The Irian Jaya is blue tongue skinks, but they’re taxonomically incomplete at the moment.

They have a distinct pattern that can be described as one of the most beautiful among blue-tongued skinks and that consists of thick dark brown, sometimes black, stripes with a peachy gold to brown undertone. The bellies of these animals can range from creme to orange to even red.

5. Kei Island Blue Tongued Skink  (Tiliqua Gigas keyensis)

Kei Island Blue Tongued Skink
Kei Island Blue Tongued Skink

Kei Island blue tongues can be distinguished by their unique freckled appearance that extends to the head. They grow to around 19.75 inches in length (50 cm).

6. Tanimbar Blue Tongued Skink (Tiliqua scincoides chimaera)

Tanimbar blue tongue skink
Tanimbar Blue Tongue Skink

Natural from the Tanimbar Island, these skinks are typically silver, gray, or yellow in color, and are known for producing large clutches of over 20 live-born babies.

They are known for their extremely hard and glossy scales, with a feisty temperament to boot, although captive-bred individuals are said to be much more tolerant of humans. However, they shouldn`t be kept as pets for families with children.

Australian Blue Tongued Skink Subspecies

7. Western Blue Tongued Skink (Tiliqua occipitalis)

Western Blue Tongue Skink
Western Blue Tongue Skink

Western blue tongues are one of six species of blue-tongued skinks found in Australia, though further species are found in New Guinea and Indonesia. They are extremely uncommon as a pet, as is one of the rarer species.

Westerns are a large skink: they grow up to 20″ (50 cm) long. The body is wide and large in comparison to the size of the legs. Because of this, they are not an agile lizard, so their preys tend to be slow-moving. They feature a notably short tail, a bold black band behind each eye, and thicker banding along the body than seen in other species. The underside of the body is usually pale.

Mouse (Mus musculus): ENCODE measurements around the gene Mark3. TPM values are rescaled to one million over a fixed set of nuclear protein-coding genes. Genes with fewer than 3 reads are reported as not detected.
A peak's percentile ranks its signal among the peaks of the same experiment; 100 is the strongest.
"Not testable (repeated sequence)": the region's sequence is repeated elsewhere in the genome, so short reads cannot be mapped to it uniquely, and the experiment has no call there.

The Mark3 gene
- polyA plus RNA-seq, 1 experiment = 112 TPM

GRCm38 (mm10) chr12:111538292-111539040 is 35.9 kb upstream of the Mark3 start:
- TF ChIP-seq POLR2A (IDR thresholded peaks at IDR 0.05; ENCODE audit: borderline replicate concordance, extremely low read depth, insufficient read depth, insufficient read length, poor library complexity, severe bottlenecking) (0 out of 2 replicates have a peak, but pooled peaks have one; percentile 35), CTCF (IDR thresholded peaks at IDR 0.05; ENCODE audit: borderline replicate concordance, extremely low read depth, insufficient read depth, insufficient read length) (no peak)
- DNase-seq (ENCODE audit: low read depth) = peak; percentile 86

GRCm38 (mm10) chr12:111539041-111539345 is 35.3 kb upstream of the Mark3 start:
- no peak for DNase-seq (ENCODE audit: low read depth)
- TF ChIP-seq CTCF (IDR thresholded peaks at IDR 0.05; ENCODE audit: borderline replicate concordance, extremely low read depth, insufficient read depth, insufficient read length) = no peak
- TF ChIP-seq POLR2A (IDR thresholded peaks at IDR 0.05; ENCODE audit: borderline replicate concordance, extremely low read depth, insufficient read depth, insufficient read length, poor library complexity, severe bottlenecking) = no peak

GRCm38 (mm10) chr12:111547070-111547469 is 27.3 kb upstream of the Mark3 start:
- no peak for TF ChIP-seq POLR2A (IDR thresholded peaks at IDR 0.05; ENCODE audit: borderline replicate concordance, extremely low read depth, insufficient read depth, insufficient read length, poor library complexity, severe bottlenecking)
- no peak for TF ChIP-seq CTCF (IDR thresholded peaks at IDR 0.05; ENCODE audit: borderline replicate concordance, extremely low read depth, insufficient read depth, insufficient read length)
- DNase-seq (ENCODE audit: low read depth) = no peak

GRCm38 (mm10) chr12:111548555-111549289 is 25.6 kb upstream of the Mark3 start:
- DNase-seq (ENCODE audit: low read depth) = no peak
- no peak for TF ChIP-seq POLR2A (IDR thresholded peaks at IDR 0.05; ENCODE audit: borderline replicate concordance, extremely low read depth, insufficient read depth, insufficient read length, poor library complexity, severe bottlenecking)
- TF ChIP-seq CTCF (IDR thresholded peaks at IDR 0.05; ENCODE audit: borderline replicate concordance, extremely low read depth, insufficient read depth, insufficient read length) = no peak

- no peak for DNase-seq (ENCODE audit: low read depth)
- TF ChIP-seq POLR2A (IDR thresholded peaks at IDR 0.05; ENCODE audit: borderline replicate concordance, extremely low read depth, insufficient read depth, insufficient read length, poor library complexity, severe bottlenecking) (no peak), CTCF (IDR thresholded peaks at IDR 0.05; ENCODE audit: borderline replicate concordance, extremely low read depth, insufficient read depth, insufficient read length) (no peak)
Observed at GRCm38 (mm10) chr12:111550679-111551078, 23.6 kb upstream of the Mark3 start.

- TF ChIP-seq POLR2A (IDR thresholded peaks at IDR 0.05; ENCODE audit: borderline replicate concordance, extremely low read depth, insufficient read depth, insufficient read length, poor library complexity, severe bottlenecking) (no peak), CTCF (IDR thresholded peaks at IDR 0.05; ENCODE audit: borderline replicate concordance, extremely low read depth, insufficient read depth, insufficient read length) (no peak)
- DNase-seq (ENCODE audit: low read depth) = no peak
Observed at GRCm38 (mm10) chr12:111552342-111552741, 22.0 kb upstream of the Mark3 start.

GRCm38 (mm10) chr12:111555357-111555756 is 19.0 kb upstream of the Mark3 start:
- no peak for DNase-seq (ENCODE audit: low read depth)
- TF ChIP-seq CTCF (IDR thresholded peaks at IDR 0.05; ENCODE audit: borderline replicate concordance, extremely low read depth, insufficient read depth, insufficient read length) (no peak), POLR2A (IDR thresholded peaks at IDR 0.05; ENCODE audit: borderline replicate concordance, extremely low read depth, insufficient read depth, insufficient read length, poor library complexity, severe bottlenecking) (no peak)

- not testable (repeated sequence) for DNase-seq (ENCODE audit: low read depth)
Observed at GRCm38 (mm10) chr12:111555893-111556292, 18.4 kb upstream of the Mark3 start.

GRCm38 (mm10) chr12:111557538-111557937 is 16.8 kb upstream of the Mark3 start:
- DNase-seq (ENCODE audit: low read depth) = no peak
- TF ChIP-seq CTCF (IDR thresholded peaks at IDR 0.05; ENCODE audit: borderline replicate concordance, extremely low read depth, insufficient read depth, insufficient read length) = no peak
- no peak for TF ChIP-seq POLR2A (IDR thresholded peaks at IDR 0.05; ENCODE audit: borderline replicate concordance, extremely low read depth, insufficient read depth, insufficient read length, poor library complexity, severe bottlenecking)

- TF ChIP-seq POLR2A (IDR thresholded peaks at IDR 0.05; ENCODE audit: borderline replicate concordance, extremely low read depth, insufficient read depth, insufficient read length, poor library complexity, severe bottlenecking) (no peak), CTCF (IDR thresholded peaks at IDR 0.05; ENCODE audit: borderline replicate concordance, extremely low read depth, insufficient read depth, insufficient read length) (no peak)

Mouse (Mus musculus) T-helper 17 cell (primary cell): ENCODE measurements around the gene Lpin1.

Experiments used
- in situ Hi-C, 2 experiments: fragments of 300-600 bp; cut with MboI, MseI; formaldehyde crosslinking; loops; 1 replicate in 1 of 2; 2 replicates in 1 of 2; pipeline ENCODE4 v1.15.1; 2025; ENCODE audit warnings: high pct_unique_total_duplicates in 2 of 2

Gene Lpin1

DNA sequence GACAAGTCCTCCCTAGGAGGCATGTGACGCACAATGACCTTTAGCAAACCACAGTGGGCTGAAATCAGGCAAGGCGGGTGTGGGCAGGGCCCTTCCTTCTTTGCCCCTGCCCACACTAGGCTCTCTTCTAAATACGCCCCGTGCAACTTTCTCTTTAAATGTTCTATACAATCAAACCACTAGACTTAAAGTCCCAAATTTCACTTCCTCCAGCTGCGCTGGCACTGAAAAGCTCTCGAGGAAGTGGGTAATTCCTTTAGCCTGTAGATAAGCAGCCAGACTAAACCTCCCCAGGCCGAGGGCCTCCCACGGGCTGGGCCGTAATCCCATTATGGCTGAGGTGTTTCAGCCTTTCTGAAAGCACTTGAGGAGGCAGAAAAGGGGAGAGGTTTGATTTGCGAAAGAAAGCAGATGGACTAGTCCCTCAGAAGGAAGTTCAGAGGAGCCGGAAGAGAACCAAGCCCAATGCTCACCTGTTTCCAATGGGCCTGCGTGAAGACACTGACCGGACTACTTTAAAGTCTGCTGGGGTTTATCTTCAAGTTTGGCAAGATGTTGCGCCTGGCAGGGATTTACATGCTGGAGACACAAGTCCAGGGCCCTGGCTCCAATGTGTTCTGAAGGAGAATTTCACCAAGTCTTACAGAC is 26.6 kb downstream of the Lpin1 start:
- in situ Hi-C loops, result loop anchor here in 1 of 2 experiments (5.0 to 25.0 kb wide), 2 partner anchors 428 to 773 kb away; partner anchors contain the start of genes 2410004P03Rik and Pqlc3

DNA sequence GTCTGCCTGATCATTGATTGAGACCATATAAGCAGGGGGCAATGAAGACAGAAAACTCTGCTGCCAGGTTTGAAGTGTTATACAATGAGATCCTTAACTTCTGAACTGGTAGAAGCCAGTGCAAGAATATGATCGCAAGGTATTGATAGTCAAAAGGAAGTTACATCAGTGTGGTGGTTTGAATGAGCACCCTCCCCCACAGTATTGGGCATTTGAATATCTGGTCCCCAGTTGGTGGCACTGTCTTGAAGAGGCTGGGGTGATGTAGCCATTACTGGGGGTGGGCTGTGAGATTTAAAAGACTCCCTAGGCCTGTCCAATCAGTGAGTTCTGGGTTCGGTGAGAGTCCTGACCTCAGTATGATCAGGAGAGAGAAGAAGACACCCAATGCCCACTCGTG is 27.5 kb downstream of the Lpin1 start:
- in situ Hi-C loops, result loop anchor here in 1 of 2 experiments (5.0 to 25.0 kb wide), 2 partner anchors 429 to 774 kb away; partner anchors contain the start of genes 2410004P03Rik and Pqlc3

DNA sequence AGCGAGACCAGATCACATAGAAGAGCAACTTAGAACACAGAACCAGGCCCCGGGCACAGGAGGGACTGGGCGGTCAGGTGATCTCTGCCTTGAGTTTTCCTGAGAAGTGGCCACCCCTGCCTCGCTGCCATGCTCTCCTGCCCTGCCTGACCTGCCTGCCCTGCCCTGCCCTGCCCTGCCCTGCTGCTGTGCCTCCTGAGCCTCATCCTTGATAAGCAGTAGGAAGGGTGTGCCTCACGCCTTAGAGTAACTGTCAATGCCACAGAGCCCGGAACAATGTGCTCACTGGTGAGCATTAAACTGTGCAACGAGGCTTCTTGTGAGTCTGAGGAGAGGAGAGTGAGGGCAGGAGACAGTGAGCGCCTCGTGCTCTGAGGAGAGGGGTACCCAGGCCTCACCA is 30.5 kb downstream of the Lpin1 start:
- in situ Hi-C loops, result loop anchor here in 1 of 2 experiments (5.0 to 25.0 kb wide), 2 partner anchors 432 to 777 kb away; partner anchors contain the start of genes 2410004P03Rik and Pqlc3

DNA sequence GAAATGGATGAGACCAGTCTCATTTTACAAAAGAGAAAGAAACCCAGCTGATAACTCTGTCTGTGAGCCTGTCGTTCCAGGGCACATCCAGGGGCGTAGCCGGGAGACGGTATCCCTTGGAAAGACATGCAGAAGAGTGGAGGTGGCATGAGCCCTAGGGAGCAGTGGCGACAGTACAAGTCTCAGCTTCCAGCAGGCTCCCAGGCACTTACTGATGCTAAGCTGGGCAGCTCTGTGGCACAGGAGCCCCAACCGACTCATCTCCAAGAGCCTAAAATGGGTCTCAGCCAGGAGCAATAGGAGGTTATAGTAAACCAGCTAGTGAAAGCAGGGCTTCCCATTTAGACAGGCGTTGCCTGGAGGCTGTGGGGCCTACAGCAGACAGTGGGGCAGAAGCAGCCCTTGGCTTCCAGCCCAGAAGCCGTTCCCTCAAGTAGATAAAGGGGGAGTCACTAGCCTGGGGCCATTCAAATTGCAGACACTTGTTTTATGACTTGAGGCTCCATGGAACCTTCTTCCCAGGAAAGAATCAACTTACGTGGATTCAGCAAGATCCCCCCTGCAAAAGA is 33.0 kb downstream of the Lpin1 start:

A remarkable fact about Western Blue Tongued Skinks is that they are listed as “Near Threatened” in Victoria, and “Threatened” in New South Wales.

8. Blotched Blue Tongued Skink (Tiliqua nigrolutea)

Blotched Blue Tongued Skink
Blotched Blue Tongued Skink

Blotched blue tongues are native to southeastern Australia. They occur in   Victoria, Tasmania, South Australia, New South Wales, and the Australian Capital Territory.

They grow up to 24″ (60 cm) long and tend to have longer lifespans than other sub-species -up to 30 years-. Highland blotchies have yellow, orange and red blotches contrasting with a black background, while lowland blotchies tend to be much less colorful even if they have a similar pattern.

A curious fact about this morph is that it was identified as among the fossils in the Pleistocene fossil sites at Naracoorte Caves National Park, South Australia, proving that it has been around for at least 12,000 years!

9. Centralian Blue Tongued Skink (Tiliqua multifasciata)

Centralian Blue Tongued Skink
Centralian Blue Tongued Skink

Centralian blueys occur predominantly in the far north-west corner of New South Wales in Australia.

They a very robust build morph, with a large head, a short body, and a slender tail. They grow about 15.5 and 17.5 (40 to 45 cm)  inches long.  Their body is a predominantly pale brown to grey with a series of nine or more orange-brown bands along the length of the body and tail. Their underside is pale cream to white.